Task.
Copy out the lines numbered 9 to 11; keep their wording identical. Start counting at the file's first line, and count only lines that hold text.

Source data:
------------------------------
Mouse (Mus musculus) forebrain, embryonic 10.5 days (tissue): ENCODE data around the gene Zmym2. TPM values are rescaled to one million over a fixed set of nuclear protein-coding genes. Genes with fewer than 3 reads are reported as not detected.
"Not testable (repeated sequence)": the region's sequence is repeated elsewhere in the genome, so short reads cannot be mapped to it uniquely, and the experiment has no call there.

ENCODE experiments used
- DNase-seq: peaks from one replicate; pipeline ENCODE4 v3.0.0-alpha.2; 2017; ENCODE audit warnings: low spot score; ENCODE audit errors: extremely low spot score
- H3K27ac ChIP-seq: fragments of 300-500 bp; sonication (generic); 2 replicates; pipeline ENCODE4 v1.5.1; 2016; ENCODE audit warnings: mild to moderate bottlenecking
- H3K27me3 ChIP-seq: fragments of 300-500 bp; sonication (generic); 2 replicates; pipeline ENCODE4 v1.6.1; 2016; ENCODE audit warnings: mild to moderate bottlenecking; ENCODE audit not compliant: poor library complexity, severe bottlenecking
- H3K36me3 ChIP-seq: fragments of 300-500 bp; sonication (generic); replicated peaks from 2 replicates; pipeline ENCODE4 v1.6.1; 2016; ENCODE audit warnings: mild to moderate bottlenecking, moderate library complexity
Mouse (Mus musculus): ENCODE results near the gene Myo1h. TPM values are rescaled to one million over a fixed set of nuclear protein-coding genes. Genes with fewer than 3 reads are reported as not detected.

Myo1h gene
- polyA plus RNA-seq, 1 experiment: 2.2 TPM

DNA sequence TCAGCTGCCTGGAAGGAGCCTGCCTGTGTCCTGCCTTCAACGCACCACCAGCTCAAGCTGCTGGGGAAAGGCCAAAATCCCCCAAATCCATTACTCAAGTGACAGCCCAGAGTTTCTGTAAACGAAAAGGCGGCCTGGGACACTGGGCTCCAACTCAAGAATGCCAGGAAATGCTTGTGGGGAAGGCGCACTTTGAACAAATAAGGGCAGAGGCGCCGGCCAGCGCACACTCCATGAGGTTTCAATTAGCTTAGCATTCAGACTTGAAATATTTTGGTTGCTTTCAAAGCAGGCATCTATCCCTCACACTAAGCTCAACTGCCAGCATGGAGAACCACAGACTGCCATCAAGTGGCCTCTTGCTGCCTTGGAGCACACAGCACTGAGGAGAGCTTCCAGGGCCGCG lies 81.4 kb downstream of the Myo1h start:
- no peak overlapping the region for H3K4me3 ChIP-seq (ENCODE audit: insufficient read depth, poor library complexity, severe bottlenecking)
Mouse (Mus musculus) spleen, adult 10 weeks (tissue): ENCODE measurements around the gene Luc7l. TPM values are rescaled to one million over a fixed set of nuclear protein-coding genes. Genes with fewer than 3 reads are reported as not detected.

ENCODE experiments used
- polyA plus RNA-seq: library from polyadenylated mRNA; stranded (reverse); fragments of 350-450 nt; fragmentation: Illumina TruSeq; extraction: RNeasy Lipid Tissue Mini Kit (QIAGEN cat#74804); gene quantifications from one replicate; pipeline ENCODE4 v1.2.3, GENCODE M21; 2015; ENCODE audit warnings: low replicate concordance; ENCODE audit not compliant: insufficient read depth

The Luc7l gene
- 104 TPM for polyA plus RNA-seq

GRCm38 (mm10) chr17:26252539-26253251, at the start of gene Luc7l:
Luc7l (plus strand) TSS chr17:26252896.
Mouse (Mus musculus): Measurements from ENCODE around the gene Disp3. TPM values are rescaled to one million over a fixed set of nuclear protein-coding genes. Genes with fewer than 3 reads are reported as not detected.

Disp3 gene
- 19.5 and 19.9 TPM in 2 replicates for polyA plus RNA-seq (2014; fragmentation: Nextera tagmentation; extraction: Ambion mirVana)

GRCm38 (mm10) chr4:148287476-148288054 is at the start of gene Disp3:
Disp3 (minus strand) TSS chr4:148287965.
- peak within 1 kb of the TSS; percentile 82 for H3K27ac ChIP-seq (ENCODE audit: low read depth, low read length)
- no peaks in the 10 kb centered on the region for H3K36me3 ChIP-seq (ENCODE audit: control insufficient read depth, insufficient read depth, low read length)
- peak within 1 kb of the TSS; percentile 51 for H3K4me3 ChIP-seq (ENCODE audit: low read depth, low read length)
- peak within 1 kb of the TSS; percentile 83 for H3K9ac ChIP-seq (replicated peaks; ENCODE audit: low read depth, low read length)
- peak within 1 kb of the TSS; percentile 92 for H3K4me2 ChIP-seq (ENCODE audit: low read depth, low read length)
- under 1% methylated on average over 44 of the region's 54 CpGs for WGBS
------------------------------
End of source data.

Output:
Myo1h gene
- polyA plus RNA-seq, 1 experiment: 2.2 TPM

DNA sequence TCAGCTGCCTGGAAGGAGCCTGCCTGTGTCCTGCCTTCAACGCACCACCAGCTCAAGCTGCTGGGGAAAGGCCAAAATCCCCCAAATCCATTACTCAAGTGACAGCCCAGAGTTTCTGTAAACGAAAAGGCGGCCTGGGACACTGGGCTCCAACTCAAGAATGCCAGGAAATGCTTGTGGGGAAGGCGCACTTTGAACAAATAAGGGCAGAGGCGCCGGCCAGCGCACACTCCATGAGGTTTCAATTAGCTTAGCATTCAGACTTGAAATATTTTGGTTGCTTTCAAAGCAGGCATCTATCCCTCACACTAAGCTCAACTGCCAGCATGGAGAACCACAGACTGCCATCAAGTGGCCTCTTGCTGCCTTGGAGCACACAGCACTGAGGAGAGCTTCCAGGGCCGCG lies 81.4 kb downstream of the Myo1h start: